Nanovaccine Institute webinar series

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Date/Time:Thursday, 26 Aug 2021 from 3:00 pm to 4:00 pm
Location:Online
Cost:Free
URL:www.nanovaccine.iastate.edu
Contact:
Phone:515-294-2194
Channel:Centers and Institutes
Categories:Lectures
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"Pancreatic cancer: targeting the tumor and its microenvironment using nanotherapeutics," Satyanarayana Rachagani, University of Nebraska Medical Center.

Registration
Online registration

About the Seminar
Pancreatic cancer is an especially lethal disease with a five-year survival rate of less than 9.2% and a median survival of only 5-6 months. The poor prognosis is due to early and aggressive invasion, accompanied by late clinical presentation and resistance to chemotherapies and radiotherapies. Current surgery and chemotherapy/radiotherapy-based clinical strategies are not efficient and suffer from dose-limiting toxicities, desmoplasia, and drug resistance. Therefore, there is an urgent need to develop alternative therapies to treat lethal pancreatic cancer and improve clinical outcomes.

Repurposing existing drugs is an efficient, time-saving, and economical strategy. Anthelminthic antiparasitic drugs have been shown to act as anticancer drugs, presenting a promising option for cancer treatment. Niclosamide, a medication to treat tapeworm infestations, has demonstrated anticancer potential by inhibiting multiple signaling pathways. Our preliminary data along with other studies in the literature on pancreatic cancer and other cancer cell lines have shown that niclosamide significantly inhibited several signaling pathways such as Stat3, Wnt/?-catenin, sonic hedgehog, c-Jun-ROS, NF?B, AKT/mTOR/ERK, Stat3, notch, mitochondrial respiration, glucose utilization, cellular stress, and cancer stem cells, which play an important role in pancreatic cancer pathogenesis, desmoplasia, and metastases. But despite its anticancer potential, niclosamide has poor bioavailability and high doses cause severe side reactions such as nausea, diarrhea, and colitis.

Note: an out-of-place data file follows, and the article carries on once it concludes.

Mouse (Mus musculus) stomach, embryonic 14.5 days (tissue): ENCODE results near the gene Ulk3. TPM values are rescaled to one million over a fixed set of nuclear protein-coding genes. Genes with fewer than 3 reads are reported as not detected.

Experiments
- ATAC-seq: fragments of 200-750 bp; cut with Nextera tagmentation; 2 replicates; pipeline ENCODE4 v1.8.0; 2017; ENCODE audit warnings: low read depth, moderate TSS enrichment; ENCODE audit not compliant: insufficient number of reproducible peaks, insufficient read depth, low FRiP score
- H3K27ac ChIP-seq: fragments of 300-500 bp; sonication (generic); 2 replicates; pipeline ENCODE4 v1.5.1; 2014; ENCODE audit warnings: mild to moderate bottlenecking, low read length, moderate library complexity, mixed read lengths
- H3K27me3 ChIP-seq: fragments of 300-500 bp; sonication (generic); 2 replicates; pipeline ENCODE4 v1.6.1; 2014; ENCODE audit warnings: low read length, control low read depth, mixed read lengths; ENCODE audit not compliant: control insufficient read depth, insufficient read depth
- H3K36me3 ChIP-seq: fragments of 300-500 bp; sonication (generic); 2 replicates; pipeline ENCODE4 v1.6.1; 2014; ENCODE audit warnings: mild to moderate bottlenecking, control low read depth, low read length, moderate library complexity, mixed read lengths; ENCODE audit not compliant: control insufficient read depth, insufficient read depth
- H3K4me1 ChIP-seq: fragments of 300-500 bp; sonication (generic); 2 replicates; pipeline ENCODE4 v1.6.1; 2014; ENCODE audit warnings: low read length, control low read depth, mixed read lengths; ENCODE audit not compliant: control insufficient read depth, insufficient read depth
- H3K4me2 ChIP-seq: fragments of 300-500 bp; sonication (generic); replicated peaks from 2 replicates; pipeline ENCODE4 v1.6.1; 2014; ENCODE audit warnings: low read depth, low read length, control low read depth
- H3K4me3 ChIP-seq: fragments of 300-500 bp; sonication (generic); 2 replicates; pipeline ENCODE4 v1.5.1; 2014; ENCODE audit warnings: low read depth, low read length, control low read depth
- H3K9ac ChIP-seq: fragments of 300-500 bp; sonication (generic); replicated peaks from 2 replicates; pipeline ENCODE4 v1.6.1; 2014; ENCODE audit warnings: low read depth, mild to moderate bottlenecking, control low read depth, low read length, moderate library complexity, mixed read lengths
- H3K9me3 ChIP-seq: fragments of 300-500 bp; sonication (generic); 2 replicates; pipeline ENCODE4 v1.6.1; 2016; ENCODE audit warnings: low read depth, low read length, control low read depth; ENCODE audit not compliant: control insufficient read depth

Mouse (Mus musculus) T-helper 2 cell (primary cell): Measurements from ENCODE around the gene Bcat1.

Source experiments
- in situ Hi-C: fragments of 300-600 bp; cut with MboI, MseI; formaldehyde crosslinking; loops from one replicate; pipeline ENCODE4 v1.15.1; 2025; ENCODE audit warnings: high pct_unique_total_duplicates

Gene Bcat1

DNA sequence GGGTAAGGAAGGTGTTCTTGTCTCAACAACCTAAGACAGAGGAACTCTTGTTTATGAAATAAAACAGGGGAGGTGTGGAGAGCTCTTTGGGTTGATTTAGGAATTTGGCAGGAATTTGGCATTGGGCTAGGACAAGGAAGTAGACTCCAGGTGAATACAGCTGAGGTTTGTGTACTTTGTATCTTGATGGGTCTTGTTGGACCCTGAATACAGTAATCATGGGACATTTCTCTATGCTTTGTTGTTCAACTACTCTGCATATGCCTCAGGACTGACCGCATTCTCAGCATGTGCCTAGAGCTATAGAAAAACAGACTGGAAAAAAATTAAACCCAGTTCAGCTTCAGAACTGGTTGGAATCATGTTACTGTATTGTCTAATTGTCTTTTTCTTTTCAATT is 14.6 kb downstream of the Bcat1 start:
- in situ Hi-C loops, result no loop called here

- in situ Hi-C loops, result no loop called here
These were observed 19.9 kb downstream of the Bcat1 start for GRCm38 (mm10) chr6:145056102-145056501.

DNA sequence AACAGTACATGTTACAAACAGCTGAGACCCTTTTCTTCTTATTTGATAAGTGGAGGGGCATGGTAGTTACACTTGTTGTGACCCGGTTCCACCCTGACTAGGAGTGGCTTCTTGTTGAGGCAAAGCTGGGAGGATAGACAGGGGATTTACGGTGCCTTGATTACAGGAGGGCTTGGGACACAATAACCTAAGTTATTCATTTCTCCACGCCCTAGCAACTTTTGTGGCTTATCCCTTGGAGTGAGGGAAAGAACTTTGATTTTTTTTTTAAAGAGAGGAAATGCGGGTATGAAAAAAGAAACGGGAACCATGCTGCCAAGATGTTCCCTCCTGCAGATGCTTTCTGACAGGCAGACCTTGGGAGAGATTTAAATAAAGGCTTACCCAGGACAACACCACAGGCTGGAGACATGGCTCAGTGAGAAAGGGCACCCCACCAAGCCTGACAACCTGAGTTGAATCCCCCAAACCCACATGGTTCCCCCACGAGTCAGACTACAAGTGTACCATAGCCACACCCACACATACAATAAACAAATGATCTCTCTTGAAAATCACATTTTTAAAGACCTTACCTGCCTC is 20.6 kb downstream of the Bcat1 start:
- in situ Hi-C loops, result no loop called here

In collaboration with Dr. Surya Mallapragada at Iowa State, we developed a nanotechnology-based approach using polyanhydride nanoparticles loaded with niclosamide to enhance bioavailability and specific targeting to cancer cells. The chemistry of biocompatible nanoformulations can be tailored and functionalized to control the surface erosion and niclosamide release rate as well as to enable targeted drug delivery and improved bioavailability. This research is expected to pave the way for alternative and efficient pancreatic cancer treatments.